Discovery-Driven Digital Transformation

In Short

📝 Discovery-Driven Digital Transformation: Learning Your Way To A New Business Model 🧒🏻 Rita McGrath and Ryan McManus 📕 Harvard Business Review, May–June 2020

💻+business management °article @HBR ^Discovery-Driven Digital Transformation #digitalization #innovation

💡 What: Instead of big moves, established companies should take an incremental, step-by-step approach in response to the threats posed by digital technology.

✔️ Why: Incumbent companies should exploit their resources and knowledge in order to learn their way gradually towards an effective digital transformation.

Things to Remember

  • Digital technologies and new business models pose an existential threat to traditional companies. They often invest a lot of resources in big all-or-nothing digitalization project, but fail badly. Instead, they should take a more incremental approach to transform over time.
  • Large firms have a better chance of responding effectively to digital challenges. Traditional companies have the following advantages over new competitors: Paying customers, financial resources, customer and market data, and larger talent pools.
  • A discovery-driven approach gets past the common barriers of digital transformation, by starting small, spending little on an ongoing portfolio of experiments, and learning a lot.
  • In the digital context, discovery-driven planning (DDP), an incremental experimental approach, focuses on reinventing the way a company sells and delivers products it already produces, as well as on identifying how to create and deliver new value through new digital capabilities.
  • Digitalization projects can be used to to begin an organisational transformation.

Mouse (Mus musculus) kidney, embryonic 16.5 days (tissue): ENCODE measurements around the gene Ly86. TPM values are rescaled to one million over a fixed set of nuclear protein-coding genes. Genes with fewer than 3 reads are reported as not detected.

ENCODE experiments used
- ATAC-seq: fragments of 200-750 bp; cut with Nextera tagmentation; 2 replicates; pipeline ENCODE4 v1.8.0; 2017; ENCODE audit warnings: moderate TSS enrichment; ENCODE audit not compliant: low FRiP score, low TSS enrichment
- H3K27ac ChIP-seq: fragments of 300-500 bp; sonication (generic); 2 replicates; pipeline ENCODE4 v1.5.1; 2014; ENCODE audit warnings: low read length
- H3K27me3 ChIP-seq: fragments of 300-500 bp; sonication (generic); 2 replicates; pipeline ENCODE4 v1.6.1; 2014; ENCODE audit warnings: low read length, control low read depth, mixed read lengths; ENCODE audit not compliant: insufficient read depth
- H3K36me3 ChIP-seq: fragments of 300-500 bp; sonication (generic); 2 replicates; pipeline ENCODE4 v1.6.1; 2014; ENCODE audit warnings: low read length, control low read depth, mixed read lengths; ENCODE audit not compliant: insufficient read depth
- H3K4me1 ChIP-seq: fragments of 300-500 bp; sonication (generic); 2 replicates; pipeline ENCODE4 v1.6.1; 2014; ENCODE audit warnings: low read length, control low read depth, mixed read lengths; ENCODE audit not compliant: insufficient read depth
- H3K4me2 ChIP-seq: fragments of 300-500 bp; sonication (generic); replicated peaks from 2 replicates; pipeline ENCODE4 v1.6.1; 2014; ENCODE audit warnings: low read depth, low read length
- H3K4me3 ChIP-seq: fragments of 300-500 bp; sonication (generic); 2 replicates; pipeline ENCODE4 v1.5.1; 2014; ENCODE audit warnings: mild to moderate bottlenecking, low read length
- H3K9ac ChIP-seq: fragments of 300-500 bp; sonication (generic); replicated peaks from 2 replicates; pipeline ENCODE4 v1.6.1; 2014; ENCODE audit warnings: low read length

But whatever the goal is, [the company] should frame the technology as an opportunity for the business rather than frame the business as an opportunity for the technology.”

  • ⚙️ A DDP approach to digital transformation involves five key steps: (1) redesign of operations that are not working well and where technology adds value; (2) focus on specific problems, identification of outcomes and development of progress metrics; (3) identification of the arena of competition; (4) check of whether a platform opportunity exists; (5) test of the assumptions.
  • 🛠️ Use “from-to” tables, in order to identify problems that can be addressed with digital technology, to describe the solutions to achieve and to propose ways to measure progress.
  • 🛠️ A way to measure progress on digital transformation overall: return on time invested (ROTI) = total revenue / number of employees
  • 🛠️ For identifying competitors: The field of competition is not a marketplace (similar players over rival products) but an arena, that is defined by a customer need (job to be done).
  • 🛠️ Tool to understand whether a platform opportunity exists: customer consumption chain.
  • 🛠️ Test assumptions with the assumption checkpoint table: write down the next milestones the project goes through, which assumption need to be tested at each and, if possible, the costs of the test.